How to Seem Confident, Even When You’re Not

I am not a natural networker. I don’t have a jazz hands personality. I think I might be allergic to small talk. But I like getting to know new people and having interesting conversations. It’s also a huge part of my job, so networking and presenting myself as confident, even I’m freaking out internally, is kind of unavoidable.

So, I thought I would share some of the things I’ve been doing, and that have been working when I’m in those situations. I’ve found that when I go into meeting someone new, or networking, and I feel (or at least seem) confident I get a whole lot more out of it and dare I say I actually enjoy it because I’ve made it into the situation I want it to be. It becomes less about small talk and more about having an engaging conversation and building a real connection with someone.


I like to have an idea of things I can talk about before I go into a room. That can either be having a flick through the news, or a refresh of the topic of a talk or even mentally scrolling through my finest anecdotes. Don’t feel like you need to have a script, sometimes that can be more of a hindrance than a help. But, having a couple of fallback topics you can start or lead a conversation with can really help build your initial confidence and kill the “oh no what if I don’t have anything to say” demon.


When I did my GCSE exams I had a ritual of pretending to be an octopus before I went in and shaking my limbs all over the place, and it really helped calm me down. Unfortunately, flailing around is frowned on in an office situation.  So instead I like to have a little wander or a desk-bound boogie. Not only is this fun, and a great way to make you feel good. It also helps get rid of some of the excess cortisol (the chemical you produce when you’re stressed) your body is producing.


In my quest to feel more confident in networking situations, I’ve read a lot and I kept reading “stand up straight”. That makes sense. It makes you look like a confident lil peacock which is wonderful. The only issue is I start to overthink it a bit, and then I’m less confident peacock and more uncomfortable wooden post. For me, what has worked is rolling my shoulders back when I walk into a room. I know this sounds weird, but you can’t help but to stand up straighter after you’ve done it and it means I’m not constantly telling myself not to slouch as I try to mingle.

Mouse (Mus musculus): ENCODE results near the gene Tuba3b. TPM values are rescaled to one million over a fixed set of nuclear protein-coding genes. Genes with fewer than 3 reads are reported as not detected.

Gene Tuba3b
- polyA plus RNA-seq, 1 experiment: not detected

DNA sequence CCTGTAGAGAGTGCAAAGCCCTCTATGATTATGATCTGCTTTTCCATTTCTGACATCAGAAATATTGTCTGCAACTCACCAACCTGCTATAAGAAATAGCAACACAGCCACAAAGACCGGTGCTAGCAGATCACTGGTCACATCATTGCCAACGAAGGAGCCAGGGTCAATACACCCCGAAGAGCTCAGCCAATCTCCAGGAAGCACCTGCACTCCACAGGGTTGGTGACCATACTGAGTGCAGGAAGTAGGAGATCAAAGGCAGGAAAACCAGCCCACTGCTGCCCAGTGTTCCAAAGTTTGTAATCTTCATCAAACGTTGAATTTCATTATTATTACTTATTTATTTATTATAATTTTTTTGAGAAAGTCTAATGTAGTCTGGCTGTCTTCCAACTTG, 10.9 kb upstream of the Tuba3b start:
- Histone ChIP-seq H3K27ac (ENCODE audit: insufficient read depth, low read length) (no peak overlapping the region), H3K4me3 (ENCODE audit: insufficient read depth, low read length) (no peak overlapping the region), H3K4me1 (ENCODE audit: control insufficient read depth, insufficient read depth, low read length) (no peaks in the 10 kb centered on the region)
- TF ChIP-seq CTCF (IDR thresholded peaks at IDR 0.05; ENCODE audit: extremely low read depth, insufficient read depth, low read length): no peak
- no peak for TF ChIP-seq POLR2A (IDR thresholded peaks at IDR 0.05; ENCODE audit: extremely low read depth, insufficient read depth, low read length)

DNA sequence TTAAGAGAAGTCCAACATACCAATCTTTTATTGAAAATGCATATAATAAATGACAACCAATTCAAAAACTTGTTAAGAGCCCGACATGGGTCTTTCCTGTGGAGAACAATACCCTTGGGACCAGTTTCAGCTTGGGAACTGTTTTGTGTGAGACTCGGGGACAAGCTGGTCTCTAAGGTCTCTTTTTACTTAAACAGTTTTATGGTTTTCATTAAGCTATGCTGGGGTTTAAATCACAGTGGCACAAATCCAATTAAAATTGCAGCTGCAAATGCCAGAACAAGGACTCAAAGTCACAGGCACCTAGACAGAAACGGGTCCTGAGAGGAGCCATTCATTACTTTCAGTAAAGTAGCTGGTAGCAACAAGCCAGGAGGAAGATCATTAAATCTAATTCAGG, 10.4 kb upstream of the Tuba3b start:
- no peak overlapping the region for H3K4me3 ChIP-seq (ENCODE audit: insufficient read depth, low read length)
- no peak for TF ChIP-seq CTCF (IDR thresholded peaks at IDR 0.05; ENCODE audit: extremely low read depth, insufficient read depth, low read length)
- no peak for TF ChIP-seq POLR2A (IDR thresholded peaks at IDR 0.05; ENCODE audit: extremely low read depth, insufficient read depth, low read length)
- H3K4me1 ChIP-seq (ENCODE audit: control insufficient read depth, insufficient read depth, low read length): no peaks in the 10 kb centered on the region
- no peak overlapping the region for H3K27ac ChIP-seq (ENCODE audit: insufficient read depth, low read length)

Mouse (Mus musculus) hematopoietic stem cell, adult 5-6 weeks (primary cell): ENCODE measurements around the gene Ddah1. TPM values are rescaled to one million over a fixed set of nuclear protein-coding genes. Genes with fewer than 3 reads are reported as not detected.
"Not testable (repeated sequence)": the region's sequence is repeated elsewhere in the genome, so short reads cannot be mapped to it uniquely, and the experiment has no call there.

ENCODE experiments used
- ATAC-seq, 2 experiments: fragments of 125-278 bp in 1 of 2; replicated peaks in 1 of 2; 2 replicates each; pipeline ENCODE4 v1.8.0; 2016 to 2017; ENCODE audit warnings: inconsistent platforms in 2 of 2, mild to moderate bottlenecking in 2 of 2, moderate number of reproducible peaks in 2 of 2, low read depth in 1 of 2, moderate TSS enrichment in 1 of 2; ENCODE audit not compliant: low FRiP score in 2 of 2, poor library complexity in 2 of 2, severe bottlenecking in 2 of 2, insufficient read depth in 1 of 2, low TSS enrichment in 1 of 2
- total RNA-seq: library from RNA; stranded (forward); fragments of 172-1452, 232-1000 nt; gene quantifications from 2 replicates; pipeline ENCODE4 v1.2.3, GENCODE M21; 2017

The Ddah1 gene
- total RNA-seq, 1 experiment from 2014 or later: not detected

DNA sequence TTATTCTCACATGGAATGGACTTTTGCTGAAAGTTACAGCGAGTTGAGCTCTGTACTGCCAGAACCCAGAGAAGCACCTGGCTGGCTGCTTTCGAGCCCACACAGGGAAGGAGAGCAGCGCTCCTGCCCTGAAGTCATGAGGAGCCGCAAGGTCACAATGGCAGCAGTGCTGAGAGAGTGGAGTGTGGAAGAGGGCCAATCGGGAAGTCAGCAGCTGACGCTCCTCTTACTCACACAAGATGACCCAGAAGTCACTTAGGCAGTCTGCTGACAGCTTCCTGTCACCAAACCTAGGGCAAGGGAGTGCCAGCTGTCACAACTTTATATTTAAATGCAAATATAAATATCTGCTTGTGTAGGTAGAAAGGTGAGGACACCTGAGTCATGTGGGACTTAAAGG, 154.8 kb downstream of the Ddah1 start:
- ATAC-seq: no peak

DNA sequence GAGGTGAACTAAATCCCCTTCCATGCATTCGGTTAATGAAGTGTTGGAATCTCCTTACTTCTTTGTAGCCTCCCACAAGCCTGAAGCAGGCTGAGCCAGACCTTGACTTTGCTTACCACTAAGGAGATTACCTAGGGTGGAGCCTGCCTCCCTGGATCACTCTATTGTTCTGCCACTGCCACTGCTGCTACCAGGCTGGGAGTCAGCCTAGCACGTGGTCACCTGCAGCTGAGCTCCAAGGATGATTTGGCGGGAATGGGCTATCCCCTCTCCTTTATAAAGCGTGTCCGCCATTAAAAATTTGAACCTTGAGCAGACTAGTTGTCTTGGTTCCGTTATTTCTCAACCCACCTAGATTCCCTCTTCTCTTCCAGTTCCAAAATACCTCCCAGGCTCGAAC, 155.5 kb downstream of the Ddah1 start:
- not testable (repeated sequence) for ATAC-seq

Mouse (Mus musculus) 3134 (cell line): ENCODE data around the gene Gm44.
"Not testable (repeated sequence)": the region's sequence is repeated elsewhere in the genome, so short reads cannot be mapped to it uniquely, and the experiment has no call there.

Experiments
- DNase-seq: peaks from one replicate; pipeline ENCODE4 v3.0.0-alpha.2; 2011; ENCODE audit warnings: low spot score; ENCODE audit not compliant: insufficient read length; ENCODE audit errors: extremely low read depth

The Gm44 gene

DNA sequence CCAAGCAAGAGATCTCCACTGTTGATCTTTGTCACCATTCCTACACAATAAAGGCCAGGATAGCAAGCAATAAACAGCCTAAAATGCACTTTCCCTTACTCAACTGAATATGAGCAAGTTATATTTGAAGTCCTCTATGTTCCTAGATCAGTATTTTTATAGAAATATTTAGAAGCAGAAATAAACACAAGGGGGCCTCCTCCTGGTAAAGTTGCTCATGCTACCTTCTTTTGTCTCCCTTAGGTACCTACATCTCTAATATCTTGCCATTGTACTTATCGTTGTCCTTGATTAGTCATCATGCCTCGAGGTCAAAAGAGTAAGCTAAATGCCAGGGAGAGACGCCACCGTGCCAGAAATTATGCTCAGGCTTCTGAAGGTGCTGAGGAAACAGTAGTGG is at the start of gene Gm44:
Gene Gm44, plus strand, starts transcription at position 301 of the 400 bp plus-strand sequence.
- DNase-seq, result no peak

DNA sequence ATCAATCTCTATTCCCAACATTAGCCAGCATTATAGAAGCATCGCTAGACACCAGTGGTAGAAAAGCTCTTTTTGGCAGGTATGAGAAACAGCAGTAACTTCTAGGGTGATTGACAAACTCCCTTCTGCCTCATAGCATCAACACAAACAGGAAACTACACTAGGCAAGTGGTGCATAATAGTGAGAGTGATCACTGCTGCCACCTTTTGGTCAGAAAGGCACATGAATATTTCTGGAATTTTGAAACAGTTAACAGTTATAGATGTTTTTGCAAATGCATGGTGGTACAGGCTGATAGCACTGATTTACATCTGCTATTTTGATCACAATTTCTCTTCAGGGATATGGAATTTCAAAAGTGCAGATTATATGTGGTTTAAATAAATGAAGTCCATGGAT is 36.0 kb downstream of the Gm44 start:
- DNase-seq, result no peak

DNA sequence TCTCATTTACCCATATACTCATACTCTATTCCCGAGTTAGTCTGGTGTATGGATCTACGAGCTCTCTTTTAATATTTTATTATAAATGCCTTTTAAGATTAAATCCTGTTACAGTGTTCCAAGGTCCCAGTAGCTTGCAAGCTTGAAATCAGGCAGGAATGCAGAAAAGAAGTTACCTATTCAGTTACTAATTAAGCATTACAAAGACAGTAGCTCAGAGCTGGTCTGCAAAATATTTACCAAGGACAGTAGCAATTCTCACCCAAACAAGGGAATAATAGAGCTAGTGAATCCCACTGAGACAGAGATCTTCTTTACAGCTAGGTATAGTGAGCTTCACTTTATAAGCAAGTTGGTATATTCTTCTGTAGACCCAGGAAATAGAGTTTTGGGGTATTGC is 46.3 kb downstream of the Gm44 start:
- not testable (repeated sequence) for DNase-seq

People like people who are interested in them. Fact. So be interested. Ask plenty of questions, about them and what they’re doing and follow up on things they’ve said. This will make the other person feel tip top and like a rock star, but it also takes the pressure off you having to say something really clever. Be the person who drives the conversation on, and you’ll feel much more in control.


Standing at a slight angle (don’t turn your back on the person) really helps the whole eye contact situation so much. It allows you to give them eye contact when they’re speaking/you’re speaking but also look away so your don’t have to bore holes in their eyes with your laser-like stare without it being super uncomfortable/obvious.

FYI – I stole this from my boyfriend’s peer support training


I don’t know about you, but when I get nervous I talk at approximately 300 miles an hour. Sometimes that’s fun. Most times it leaves me feeling more nervous because I trip over my words, and it leaves whoever I’m talking to completely bamboozled because they can’t understand my babbling. Try slowing down a little bit, it will make you seem and feel much more confident in what you’re saying. Take a little breath before you start and really pace yourself.

PS – it’s super hard to talk too slowly (unless you’re aiming for that slo-mo robot vibe) so don’t worry about going too far.


I feel like a lot of other advice about seeming or feeling confident says not to focus on the other person, but I’m going to suggest doing the exact opposite. Put your energy into making the other people in the room feel comfortable. If you see someone else looking kind of awkward go and say hi. If you’re in a conversation make sure you’re really listening to what the other person is saying. If you’re giving a talk, keep it light and make your audience feel included. This does a few things. First, it means you stop focusing on how you’re doing and your own internal freakout. Second, if you’re focusing on the other person being comfortable you’re not worrying about if they think you’re funny or you’ve got broccoli in your teeth. Third, positivity breeds positivity, which means if the person you’re chatting to is comfortable and relaxed you probably will be too.


This is a complete cliché, but it’s true. Everyone can get nervous, and uncomfortable, and a bit “ughghgh” when they have to present themselves. I have honestly had conversations with CEO’s, who I think are incredible speakers, who get just as nervous as anyone else. So don’t let it hold you back!


Do you have any top tips or secret techniques for feeling more confident and composed when you’re really not feeling it?



  1. Natan
    July 18, 2017 / 9:47 pm

    I really like the standing at an angle one (and all the advice really)!

    • Natalie
      July 23, 2017 / 4:33 pm

      Hmmmm I wonder why? So glad I remembered to credit you

  2. July 19, 2017 / 2:47 am

    Great tips, especially shaking it out and doing a shoulder roll. When I get anxious or nervous, I tense up immediately. So I’m sure moving around will help me loosen up a bit. Thanks for sharing 🙂

    • Natalie
      July 23, 2017 / 4:32 pm

      It really does work – I also feel like doing a secret silly dance somewhere puts me in a more fun and who cares mood!

    • Natalie
      July 23, 2017 / 4:31 pm

      Hahaha I would love for overconfidence to be my problem – hope they help your friend!

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